SEP 22nd 2015

A carbon‑copy E‑Type launches at Revival

The Goodwood Revival is not exactly known for its new model scoops but this year it had one. Well, not quite a whole new car but a potentially exciting teaser of what is to come.

Barry_Sheene_on_board_Revival_promo_22092015

Officially the car has been named the Beacham cf E. Unofficially it’s the world’s first carbon-fibre E-type. And a natural lightweight one at that…

As such it won’t be racing at Revival any time soon, but judging by Goodwood visitors’ interest in the project it has the potential to make a rather special road car. With a price in the region of £200,000 it would cost less than some bespoke E-type re-imaginings. 

Carbon E-Type Revival

Potential buyers in the home of Jaguar may need to come to terms with a few things first. Such as the fact that it comes from New Zealand and is the idea of a man who juggles running a Jaguar-focused restoration and upgrading company with being a practising GP. But then to people in the know about Dr Greg Beacham and his firm – it has sold 300 Beacham Jags in the UK in the past 25 years – this is unlikely to be a problem. The firm’s growth has been fuelled solely by word-of-mouth recommendations.

Greg Beacham, who runs the Hasting, NZ, based company with his son, Alex, says he wants to make 12 of the E-type replicas (sorry, cf Es) over the next 12 months, and that already there are firm orders for five cars – with the prospect of another four orders following the project’s unveiling at Revival.

Carbon E-Type Revival

The premise behind it is increasingly popular these days: classic car appeal with everyday useability and modern car comforts. It will be road-registerable and Jaguar-powered, while despite being built from scratch it will stay dimensionally and stylistically faithful to the original. It will come with mod cons from climate control to airbags to electronic traction aids. And will be available in roadster and hardtop forms, special-bodied cars – a carbon-fibre Low Drag coupe anyone? – are also being investigated.

It will also be pretty quick. According to Greg using carbon-fibre (and aluminium) instead of steel will save more than 400kg. The aim is to get the fully trimmed and equipped car in at around 1000kg. Which with the 550bhp supercharged 5.0-litre V8 from the F-type aboard should guarantee fireworks.

Carbon E-Type Revival

‘It’s a Lightweight E-type without trying,’ Greg told us when we called in on his stand in Revival’s Over The Road section. ‘The power to weight ratio will be in the supercar class but it will be very driveable horsepower.’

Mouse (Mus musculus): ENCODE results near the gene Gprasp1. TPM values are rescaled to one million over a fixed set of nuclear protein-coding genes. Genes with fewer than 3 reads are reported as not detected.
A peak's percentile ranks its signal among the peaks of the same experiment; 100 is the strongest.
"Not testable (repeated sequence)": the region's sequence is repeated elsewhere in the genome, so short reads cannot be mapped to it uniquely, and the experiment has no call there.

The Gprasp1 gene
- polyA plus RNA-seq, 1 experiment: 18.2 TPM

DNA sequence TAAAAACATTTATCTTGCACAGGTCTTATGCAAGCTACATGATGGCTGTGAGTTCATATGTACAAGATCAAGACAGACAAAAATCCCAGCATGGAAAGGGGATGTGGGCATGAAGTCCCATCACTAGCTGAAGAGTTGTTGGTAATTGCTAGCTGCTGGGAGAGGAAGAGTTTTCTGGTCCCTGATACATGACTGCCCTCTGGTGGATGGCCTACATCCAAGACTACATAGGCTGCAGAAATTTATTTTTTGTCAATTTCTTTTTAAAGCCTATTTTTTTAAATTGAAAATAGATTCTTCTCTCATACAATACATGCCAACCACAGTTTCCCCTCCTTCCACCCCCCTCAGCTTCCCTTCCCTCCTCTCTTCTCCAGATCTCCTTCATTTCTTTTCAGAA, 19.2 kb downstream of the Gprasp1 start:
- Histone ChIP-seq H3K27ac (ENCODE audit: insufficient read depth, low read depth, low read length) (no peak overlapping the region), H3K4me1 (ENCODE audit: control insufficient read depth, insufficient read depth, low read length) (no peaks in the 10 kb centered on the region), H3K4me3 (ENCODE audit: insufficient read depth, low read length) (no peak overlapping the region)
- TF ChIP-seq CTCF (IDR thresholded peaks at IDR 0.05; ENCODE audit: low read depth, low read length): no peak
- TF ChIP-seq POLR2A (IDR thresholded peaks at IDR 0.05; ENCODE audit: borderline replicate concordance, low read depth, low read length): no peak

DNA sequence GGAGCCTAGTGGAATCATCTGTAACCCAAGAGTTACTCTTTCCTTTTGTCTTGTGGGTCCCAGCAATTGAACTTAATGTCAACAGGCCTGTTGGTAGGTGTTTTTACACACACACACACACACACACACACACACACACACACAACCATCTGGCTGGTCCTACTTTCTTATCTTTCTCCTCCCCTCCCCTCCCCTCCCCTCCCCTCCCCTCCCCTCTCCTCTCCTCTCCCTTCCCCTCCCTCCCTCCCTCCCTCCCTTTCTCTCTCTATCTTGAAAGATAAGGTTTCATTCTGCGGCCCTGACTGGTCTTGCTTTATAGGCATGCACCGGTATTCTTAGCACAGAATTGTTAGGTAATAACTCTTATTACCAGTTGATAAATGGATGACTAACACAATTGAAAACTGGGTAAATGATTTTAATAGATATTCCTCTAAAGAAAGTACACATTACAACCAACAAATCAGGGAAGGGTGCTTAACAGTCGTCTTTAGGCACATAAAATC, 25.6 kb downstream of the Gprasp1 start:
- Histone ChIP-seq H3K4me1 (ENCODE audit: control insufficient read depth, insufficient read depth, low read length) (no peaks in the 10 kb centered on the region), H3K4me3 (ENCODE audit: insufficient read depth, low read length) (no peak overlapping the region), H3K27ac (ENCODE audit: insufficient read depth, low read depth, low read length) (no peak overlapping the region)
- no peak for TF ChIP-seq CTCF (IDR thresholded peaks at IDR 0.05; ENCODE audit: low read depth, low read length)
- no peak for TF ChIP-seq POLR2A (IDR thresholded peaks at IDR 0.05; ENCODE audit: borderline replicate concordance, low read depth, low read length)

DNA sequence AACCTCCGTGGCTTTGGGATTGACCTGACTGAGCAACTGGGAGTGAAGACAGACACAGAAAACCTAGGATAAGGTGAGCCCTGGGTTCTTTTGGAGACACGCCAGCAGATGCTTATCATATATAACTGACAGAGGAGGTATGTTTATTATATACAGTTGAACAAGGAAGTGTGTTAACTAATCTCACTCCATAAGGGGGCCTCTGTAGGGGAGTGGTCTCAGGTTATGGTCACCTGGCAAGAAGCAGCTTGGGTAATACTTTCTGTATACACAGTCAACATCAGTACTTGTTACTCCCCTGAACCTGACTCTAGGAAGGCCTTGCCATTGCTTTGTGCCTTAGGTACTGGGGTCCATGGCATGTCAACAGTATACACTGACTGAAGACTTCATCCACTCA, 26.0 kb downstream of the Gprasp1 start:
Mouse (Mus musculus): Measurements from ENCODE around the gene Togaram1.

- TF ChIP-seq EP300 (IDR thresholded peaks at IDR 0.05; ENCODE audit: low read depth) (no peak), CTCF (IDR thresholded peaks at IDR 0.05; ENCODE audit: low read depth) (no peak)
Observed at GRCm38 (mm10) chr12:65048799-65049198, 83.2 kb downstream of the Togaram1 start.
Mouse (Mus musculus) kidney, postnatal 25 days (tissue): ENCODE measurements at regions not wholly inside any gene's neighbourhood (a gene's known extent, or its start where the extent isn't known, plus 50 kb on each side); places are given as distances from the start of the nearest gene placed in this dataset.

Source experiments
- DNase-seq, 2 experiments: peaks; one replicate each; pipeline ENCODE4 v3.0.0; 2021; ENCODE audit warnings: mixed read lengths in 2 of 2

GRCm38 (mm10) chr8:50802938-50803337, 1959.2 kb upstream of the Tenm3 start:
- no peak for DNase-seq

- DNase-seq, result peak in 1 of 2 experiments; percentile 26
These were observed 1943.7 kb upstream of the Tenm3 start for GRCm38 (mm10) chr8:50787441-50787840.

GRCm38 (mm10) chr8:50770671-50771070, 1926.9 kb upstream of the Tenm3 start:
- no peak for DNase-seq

The Beacham cf E’s looks today require some imagination: all that was on show at Revival was the carbon-fibre bonnet and rear bodywork on an aluminium subframe. Perhaps we should forgive them for that; the project has only been nine months in the making and the body was completed and put on a plane to Heathrow just two days before Revival.

Carbon E-Type Revival

Although it is without doors and boot lid (to be in aluminium) and its A-posts (titanium), it’s still clear what it’s going to be when it’s complete. As it stands, this main body section is said to weigh just 119kg and be four times torsionally stiffer than a steel equivalent. ‘You can put the bonnet on the ground and walk across it without damaging it,’ says Greg. When GRR visited, a chap came by who was sold on the idea of just a carbon-fibre bonnet to fit his original E-type…

A finished Beacham E-type sharing stand space gives a flavour of what the carbon car will be like when complete. Under the body here are Jag supercharged V8 and drivetrain, and XK8 suspension, airbags, electronic traction aids and brakes as well as all the Jag’s creature comforts. And all of it impressively incorporated into a restored original E-type – though with the consequence it weighs 1460kg.

Carbon E-Type Revival

Restoring and upgrading Jaguars like this has been the Beacham way, but according to Greg Beacham sourcing original E-types for such transformations is no longer viable, much perhaps to purists’ delight. Thus the move into a complete new E-type re-creation using carbon. To purists’ relief, perhaps?

‘I wouldn’t be in business if I relied on purists,’ Greg says. ‘I am in business because there are people around who love the looks of cars like the E-type and MkII but who want something reliable, efficient and safe that can be easily driven in cities and over long distances. The E-type is the greatest looking sports car ever but owners are often disillusioned with the way an original drives today. We can change that.’

The world’s first carbon-fibre E-type copy from a doctor in New Zealand? Stranger things have happened… but we will know for sure when we see the finished article, promised for the new year.

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